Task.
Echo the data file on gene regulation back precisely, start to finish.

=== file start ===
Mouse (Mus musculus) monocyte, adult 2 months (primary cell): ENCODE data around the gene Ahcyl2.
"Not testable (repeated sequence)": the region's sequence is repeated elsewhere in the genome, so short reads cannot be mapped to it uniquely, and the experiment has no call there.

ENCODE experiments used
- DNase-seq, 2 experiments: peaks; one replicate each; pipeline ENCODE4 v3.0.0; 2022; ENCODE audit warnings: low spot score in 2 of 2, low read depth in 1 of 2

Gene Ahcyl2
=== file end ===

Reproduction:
Mouse (Mus musculus) monocyte, adult 2 months (primary cell): ENCODE data around the gene Ahcyl2.
"Not testable (repeated sequence)": the region's sequence is repeated elsewhere in the genome, so short reads cannot be mapped to it uniquely, and the experiment has no call there.

ENCODE experiments used
- DNase-seq, 2 experiments: peaks; one replicate each; pipeline ENCODE4 v3.0.0; 2022; ENCODE audit warnings: low spot score in 2 of 2, low read depth in 1 of 2

Gene Ahcyl2